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Posts by Dick Applebaum

Aw, C'mon ... HomeKit is just over a month old -- not even Phillips had a Hue ready. The Wimoto is a Bluetooth 4.0 Smart device -- AKA, the Apple low-level BLE protocol. All Wimoto has to do is refresh (over BLE) their existing devices to add iBeacon protocol.There were lots of BLE devices which preceded theApple iBeacon announcement. There was a mad scramble to add iBeacon support so they could take advantage of the market defined by Apple.What Wimito does now is use...
mas o menos ...According to WWDC info: When you are at home using the iPhone, to control the HomeKit accessories, the app has to be running in the foreground ... Except, with HomeKit, you can set triggers, that automatically run in the background???Then, there is the claim that you can control your HomeKit accessories from offsite, using your iPhone via something they called Apple Connectivity. For example you could be at the office and set the air conditioning...
Wimoto wireless sensor system now offers motion detection and water sensinghttp://www.treehugger.com/gadgets/wimoto-adds-motion-and-water-sensors-wireless-sensor-system.htmlhttp://www.amazon.com/Wimoto-SEN001-Sentry-Bluetooth-Sensor/dp/B00ES5BJOO/ref=sr_1_7?ie=UTF8&qid=1405272518&sr=8-7&keywords=wimotoThere are other, similar devices in various stages of production/development ... they're coming!
There are 2 levels of protocols:The iBeacon protocol is as you describeThere is also a lower-level BTLE protocol which allows dialog between devices such as iBeacons and an iDevice.iBeacon protocol is built using BTLE protocol but does not expose the dialog API.An iDevice can concurrently run both protocols, and the interfaces are pushed down and aggregated at the OS radio level.The low-level BTLE protocol is used to setup iBeacons -- set the identifiers, temperature, time...
The device, you describe, with WiFi, an OS, AC Power ... could be an iBeacon in some environments like stadiums, airports, hospitals, etc.For the home, that same device would, more likely, be a hub or controller for WiFi Accessories, BLE accessories and inexpensive battery-powered iBeacons. The hub/controller can take advantage of what iBeacons can do easily and inexpensively ... determine inside/outside temperature, detect motion in the baby's room ...You get granular...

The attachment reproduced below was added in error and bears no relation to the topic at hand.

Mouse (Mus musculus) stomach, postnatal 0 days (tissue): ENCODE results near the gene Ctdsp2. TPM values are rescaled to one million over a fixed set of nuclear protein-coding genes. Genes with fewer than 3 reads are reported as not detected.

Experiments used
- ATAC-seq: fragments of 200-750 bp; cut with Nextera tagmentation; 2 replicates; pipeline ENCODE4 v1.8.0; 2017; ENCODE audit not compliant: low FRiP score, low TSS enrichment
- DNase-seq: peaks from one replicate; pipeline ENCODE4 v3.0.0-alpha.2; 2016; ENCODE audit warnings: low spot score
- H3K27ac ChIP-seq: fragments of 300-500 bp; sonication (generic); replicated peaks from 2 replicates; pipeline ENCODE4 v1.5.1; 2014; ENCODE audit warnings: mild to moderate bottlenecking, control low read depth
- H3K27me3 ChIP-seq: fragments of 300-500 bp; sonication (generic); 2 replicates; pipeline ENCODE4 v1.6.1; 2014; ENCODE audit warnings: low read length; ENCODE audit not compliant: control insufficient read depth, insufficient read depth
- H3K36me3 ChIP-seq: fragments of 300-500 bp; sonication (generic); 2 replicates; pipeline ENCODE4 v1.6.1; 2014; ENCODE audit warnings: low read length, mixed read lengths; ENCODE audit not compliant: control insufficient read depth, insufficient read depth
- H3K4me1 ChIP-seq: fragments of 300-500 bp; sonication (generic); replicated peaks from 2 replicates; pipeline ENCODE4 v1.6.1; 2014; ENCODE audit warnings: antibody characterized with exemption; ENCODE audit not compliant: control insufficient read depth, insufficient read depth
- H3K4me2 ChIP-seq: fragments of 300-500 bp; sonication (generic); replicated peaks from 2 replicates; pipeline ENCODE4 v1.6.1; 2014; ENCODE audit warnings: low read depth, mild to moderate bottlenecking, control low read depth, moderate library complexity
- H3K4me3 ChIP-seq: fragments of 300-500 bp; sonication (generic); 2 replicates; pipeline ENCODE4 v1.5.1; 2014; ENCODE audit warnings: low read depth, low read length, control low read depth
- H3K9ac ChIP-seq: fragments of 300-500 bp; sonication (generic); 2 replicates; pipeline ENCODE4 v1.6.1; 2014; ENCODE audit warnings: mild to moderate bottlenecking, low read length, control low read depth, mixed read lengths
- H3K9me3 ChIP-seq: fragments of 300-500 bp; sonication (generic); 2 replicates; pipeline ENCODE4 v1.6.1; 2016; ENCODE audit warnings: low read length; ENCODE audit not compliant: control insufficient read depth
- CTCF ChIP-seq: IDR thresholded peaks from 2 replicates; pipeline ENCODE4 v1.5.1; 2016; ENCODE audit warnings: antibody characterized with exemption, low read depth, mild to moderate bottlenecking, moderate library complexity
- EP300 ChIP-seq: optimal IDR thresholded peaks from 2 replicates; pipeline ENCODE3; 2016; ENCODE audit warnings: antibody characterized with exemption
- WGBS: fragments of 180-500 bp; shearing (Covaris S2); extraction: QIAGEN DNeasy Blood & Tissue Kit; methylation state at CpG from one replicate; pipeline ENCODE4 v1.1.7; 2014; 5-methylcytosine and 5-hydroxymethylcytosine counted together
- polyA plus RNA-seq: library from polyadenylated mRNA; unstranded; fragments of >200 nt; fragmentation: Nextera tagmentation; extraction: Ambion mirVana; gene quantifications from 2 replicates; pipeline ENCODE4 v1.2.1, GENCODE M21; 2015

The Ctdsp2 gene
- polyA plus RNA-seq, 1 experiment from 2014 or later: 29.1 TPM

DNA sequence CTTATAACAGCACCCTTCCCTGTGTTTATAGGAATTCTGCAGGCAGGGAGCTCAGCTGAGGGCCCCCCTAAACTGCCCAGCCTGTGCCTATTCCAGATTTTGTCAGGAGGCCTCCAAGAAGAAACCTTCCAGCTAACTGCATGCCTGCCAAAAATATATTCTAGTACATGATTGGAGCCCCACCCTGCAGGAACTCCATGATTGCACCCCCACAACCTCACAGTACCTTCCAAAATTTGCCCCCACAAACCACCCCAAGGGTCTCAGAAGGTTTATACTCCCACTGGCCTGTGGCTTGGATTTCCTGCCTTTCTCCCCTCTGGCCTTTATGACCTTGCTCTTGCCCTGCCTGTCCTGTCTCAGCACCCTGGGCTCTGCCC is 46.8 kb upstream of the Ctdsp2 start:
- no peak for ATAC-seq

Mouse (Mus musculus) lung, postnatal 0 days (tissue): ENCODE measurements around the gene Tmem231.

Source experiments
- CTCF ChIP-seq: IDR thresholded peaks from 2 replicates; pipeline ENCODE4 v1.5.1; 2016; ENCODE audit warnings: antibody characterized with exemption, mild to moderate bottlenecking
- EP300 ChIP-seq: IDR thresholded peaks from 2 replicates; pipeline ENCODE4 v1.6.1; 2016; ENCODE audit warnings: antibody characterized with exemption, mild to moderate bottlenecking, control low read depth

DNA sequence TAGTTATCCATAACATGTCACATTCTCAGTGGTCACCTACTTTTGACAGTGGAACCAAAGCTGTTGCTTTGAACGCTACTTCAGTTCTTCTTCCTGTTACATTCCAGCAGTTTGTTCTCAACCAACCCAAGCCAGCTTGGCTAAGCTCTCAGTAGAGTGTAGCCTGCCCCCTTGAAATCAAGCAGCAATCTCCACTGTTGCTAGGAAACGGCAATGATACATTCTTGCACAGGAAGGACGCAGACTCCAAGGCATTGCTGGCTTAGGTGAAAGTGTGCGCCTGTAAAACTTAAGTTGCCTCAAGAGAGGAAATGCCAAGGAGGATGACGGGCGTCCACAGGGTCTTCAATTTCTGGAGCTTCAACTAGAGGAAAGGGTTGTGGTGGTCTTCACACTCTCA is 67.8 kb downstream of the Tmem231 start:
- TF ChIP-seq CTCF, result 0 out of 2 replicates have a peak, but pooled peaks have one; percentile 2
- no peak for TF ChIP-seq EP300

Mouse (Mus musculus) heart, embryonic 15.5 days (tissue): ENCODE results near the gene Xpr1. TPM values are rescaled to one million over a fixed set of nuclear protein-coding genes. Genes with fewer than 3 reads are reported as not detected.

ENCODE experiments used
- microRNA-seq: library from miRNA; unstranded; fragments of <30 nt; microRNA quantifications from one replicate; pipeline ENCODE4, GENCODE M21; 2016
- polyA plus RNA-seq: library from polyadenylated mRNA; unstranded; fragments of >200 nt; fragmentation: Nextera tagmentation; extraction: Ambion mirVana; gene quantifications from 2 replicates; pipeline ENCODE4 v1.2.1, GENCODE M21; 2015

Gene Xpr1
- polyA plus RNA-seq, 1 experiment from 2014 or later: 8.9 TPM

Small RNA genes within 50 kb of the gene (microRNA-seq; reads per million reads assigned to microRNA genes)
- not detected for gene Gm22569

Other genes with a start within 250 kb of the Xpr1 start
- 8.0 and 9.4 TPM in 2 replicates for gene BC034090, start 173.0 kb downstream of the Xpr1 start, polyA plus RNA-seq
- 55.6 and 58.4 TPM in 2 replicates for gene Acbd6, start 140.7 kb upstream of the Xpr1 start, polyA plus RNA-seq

I guess they could ... but that would be battery draining, expensive and overkill. Rather, the iBeacons could communicate, using BTLE, with a hub or controller. The hub or would be slightly more expensive (Hue Hub, $99 AppleTV) and provide the interface between many iBeacons and the internet and private network.In an earlier response I mentioned the XCode HomeKit tool that Apple provides to setup and communicate with simulated accessories. When you setup a bridge like...
True, but there's more. The hardware in say, the iPhone, detects any iBeacon within range -- but ignores any identifiers that you aren't listening for. The addressing scheme provides for over 1 billion unique (addressable) devices sharing an identifier. Last I looked, you can listen for up to 20 identifiers -- or 20 billion unique iBeacons.Also true, but ... the App can be programmed to dialog with iBeacons ... low and slow. An inexpensive hub ($99 AppleTV) could...
The app is HomeKit.Status monitoring:  Some inexpensive iBeacons are quite intelligent. They can measure temperature, moisture, humidity, movement, etc -- and send that information to a central HomeKit Controller.Micro-Location Personalization:  With iBeacons spread around the house at known locations, your "you are here" sensor (iWearable, iWatch, iPhone, etc.) can determine where you are within a few feet by trilateration -- and send that information to a central...
I think the reason that the swift is pictures as flying downward is because it hunts insects from above.https://en.wikipedia.org/wiki/Swift
Citation?
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